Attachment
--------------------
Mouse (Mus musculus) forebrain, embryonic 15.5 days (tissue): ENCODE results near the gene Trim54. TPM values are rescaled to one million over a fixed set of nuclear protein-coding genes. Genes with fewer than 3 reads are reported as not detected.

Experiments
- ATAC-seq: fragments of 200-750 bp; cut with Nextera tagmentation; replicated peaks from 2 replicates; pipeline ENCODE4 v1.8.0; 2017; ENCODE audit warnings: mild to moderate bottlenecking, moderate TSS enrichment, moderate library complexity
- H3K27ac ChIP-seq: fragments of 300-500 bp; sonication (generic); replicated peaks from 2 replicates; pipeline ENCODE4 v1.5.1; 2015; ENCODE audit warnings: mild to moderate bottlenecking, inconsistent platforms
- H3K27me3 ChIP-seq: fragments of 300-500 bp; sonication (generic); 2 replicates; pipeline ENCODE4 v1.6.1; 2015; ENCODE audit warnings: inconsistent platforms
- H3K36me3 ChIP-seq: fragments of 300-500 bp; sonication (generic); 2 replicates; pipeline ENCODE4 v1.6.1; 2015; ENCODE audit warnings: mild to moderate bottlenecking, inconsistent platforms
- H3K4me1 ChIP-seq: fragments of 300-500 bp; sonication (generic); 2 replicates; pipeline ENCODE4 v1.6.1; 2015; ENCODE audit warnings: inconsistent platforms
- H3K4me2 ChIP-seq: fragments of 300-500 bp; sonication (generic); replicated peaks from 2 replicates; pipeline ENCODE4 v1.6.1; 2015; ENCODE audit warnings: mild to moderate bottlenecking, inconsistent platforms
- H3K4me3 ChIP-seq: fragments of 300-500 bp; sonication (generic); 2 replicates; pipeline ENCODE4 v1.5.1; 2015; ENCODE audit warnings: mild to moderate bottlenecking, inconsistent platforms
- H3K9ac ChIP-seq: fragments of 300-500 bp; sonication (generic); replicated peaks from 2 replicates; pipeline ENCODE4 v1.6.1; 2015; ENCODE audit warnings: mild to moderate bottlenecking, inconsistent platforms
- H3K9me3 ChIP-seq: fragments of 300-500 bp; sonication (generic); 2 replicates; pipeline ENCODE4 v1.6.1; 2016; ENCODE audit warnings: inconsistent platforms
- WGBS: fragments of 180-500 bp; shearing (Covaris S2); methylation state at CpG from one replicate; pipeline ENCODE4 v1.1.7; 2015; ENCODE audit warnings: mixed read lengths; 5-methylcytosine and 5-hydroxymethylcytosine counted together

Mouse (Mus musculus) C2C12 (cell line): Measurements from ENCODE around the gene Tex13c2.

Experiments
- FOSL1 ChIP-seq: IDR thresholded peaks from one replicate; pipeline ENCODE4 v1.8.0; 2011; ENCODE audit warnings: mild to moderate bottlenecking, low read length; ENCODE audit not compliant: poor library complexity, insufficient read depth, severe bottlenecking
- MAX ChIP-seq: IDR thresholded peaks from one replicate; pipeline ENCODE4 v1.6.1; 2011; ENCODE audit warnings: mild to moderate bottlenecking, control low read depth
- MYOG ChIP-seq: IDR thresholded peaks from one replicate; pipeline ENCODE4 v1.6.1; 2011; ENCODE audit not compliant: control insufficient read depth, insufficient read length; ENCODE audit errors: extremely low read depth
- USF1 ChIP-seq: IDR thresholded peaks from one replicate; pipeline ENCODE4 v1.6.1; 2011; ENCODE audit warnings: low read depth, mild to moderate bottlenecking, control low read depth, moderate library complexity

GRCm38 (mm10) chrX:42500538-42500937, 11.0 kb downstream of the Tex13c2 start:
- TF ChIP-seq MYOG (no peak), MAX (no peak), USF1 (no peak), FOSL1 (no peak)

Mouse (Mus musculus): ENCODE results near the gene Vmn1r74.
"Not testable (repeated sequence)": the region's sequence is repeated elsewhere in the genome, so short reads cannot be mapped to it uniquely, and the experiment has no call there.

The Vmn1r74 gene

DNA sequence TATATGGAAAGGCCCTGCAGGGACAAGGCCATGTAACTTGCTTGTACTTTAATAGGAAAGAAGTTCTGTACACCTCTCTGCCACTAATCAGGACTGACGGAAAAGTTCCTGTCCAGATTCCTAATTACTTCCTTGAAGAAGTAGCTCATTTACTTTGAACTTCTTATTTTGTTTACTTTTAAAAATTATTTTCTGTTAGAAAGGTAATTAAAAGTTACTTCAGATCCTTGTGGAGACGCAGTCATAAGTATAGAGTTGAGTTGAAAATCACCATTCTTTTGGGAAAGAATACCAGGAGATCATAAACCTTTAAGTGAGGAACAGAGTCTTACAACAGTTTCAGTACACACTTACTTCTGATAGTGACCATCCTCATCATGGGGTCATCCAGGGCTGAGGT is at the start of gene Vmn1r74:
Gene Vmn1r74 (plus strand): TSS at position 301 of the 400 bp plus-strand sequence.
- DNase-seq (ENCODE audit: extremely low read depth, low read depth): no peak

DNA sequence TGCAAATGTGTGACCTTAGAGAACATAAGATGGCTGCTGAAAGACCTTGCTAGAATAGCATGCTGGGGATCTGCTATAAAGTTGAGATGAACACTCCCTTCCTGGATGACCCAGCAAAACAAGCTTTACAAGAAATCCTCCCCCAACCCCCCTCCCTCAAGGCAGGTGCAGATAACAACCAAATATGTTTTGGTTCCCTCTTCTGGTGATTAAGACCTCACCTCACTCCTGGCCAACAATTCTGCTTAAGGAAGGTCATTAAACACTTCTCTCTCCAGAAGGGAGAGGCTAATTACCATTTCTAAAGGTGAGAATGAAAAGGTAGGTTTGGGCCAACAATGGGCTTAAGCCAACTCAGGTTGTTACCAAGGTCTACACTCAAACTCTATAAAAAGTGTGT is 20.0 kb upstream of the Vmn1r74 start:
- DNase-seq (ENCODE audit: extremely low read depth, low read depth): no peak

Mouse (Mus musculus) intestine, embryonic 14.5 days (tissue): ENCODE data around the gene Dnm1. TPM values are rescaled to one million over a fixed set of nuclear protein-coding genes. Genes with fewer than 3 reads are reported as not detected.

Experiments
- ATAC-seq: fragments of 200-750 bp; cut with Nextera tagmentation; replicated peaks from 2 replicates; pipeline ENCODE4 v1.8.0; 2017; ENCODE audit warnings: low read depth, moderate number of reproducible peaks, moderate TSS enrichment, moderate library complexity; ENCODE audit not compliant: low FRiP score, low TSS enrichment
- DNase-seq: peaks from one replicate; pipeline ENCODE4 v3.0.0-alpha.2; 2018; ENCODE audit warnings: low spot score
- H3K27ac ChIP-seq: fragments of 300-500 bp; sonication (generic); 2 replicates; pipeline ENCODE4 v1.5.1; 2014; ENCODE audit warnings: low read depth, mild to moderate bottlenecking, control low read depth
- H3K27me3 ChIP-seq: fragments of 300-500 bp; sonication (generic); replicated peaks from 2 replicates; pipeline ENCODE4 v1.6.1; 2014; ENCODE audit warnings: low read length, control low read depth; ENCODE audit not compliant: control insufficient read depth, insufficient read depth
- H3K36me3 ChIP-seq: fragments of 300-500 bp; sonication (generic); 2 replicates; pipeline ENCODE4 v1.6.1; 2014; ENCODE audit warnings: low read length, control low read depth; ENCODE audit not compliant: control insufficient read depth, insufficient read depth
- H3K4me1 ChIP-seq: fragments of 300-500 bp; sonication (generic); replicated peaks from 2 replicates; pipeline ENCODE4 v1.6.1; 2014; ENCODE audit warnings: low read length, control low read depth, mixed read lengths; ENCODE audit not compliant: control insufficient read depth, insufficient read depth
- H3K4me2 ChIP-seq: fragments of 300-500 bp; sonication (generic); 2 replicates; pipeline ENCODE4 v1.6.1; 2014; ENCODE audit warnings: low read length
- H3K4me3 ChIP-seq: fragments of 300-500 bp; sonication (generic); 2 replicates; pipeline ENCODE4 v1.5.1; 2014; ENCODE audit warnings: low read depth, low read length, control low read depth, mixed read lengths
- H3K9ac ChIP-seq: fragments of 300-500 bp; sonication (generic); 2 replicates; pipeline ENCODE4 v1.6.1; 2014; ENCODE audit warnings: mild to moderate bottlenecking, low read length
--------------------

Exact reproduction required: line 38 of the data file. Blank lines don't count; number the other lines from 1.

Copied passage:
- H3K4me3 ChIP-seq: fragments of 300-500 bp; sonication (generic); 2 replicates; pipeline ENCODE4 v1.5.1; 2014; ENCODE audit warnings: low read depth, low read length, control low read depth, mixed read lengths